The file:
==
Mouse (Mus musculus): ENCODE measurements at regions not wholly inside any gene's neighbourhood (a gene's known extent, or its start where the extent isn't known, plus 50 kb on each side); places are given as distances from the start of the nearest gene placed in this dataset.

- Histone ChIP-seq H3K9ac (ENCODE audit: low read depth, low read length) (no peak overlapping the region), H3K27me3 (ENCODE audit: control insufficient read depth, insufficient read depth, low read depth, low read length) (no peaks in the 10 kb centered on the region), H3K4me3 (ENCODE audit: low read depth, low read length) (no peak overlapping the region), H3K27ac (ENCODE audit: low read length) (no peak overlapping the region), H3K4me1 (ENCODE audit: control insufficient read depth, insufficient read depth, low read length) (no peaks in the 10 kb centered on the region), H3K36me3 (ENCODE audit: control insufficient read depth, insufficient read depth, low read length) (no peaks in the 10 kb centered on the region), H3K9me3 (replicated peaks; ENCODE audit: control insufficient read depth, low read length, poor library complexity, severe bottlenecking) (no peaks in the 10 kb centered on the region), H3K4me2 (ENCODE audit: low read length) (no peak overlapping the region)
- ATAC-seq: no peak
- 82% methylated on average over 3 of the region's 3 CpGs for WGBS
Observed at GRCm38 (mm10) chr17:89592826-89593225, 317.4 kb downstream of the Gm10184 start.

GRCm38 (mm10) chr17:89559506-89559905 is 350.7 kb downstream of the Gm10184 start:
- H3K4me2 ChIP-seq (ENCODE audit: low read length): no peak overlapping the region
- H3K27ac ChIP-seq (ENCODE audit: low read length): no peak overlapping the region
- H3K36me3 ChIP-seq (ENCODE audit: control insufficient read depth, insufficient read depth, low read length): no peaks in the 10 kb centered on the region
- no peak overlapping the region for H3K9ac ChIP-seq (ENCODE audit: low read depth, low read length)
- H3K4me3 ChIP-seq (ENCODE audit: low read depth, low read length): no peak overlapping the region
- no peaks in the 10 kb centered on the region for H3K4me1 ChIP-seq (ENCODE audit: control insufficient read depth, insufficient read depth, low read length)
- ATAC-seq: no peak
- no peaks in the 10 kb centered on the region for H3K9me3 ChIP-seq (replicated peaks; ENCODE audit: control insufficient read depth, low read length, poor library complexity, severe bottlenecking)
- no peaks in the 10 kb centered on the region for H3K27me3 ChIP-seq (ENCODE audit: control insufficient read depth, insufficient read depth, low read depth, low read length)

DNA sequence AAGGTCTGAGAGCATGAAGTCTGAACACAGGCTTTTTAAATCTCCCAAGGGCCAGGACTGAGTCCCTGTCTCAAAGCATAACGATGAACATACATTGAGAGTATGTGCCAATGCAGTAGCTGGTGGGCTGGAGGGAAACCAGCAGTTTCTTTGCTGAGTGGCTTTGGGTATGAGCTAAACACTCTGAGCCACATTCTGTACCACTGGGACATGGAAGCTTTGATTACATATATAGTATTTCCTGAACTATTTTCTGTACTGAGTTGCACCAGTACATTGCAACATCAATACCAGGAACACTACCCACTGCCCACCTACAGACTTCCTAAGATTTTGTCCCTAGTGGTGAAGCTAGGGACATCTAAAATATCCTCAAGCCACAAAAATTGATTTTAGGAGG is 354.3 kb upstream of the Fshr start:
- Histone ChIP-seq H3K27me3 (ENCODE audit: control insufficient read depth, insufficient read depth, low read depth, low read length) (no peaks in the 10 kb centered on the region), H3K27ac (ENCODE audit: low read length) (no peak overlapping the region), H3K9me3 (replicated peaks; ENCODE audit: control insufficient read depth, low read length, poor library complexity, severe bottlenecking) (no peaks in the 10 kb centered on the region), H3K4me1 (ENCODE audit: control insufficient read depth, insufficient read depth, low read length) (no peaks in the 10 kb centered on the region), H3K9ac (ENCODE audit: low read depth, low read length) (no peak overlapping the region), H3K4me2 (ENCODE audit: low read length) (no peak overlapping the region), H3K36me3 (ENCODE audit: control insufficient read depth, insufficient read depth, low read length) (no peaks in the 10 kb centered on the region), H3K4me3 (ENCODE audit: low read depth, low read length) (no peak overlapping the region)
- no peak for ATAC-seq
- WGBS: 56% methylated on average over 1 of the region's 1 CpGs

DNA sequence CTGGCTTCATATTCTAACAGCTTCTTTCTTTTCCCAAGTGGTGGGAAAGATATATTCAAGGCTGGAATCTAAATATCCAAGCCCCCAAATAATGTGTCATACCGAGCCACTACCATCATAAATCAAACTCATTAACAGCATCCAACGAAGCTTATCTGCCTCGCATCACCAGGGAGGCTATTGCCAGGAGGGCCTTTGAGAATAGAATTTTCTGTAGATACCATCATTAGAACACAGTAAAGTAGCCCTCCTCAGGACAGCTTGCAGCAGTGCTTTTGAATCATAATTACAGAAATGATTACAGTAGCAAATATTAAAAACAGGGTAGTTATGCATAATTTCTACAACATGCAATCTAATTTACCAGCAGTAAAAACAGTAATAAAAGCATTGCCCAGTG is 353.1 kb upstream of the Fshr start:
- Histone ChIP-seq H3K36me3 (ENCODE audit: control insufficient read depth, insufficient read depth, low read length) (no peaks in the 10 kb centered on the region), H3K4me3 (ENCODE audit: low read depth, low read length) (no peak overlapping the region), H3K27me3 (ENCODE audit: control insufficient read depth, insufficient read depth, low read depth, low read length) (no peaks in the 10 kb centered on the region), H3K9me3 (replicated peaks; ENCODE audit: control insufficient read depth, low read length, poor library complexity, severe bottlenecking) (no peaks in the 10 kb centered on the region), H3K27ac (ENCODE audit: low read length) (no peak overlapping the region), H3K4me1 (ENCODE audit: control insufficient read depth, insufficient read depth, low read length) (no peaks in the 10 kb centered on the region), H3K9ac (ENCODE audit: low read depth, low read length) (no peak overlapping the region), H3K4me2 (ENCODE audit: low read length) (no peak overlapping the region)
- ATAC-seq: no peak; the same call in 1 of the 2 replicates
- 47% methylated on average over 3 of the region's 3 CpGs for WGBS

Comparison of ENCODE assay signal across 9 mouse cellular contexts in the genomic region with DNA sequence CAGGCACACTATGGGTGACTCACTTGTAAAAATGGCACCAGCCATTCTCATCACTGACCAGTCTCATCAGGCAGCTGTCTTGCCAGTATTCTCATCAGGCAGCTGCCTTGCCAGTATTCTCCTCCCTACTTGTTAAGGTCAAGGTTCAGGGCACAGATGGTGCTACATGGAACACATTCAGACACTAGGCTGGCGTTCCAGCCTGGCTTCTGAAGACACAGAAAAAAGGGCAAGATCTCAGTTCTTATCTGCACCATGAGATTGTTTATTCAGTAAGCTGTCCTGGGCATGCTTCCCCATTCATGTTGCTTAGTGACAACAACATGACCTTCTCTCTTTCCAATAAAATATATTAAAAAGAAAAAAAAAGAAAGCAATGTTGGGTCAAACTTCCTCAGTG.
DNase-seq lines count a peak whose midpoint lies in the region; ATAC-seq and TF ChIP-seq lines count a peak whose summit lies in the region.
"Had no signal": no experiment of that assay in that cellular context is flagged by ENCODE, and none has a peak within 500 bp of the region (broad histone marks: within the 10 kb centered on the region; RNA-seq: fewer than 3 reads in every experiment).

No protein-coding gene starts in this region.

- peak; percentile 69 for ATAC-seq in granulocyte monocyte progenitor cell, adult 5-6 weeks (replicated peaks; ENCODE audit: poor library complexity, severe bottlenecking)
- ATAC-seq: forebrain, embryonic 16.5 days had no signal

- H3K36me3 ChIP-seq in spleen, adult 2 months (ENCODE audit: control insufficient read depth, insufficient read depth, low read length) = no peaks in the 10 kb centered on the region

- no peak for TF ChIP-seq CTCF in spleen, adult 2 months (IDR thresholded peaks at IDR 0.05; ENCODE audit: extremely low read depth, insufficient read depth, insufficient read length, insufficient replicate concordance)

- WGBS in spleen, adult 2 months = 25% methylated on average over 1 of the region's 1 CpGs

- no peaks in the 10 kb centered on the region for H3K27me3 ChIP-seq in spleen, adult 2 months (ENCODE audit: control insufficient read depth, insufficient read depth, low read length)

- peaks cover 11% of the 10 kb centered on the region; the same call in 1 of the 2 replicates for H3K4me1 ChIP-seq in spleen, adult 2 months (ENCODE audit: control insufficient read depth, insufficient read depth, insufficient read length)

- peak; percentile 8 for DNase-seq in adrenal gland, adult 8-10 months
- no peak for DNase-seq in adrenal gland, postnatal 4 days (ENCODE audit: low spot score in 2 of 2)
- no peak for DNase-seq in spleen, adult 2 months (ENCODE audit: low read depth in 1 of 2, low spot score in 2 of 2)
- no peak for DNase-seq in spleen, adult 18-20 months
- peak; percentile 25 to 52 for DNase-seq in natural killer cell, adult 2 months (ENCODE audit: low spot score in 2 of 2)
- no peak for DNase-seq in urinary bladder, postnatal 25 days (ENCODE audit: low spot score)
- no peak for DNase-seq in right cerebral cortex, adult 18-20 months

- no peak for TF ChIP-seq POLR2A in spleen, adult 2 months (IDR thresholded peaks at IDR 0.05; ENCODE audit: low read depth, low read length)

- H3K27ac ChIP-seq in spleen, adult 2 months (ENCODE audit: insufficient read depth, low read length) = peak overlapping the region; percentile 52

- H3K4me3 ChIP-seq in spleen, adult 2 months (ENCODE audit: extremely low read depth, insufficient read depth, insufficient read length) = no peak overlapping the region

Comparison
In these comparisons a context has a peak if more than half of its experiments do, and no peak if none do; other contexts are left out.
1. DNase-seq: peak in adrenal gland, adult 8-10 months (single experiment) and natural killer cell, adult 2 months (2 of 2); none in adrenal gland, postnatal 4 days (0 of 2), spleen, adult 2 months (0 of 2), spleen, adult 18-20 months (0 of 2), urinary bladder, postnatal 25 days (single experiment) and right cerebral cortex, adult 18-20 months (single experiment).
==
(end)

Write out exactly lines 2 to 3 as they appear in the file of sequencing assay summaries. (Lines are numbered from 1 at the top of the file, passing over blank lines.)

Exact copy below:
- Histone ChIP-seq H3K9ac (ENCODE audit: low read depth, low read length) (no peak overlapping the region), H3K27me3 (ENCODE audit: control insufficient read depth, insufficient read depth, low read depth, low read length) (no peaks in the 10 kb centered on the region), H3K4me3 (ENCODE audit: low read depth, low read length) (no peak overlapping the region), H3K27ac (ENCODE audit: low read length) (no peak overlapping the region), H3K4me1 (ENCODE audit: control insufficient read depth, insufficient read depth, low read length) (no peaks in the 10 kb centered on the region), H3K36me3 (ENCODE audit: control insufficient read depth, insufficient read depth, low read length) (no peaks in the 10 kb centered on the region), H3K9me3 (replicated peaks; ENCODE audit: control insufficient read depth, low read length, poor library complexity, severe bottlenecking) (no peaks in the 10 kb centered on the region), H3K4me2 (ENCODE audit: low read length) (no peak overlapping the region)
- ATAC-seq: no peak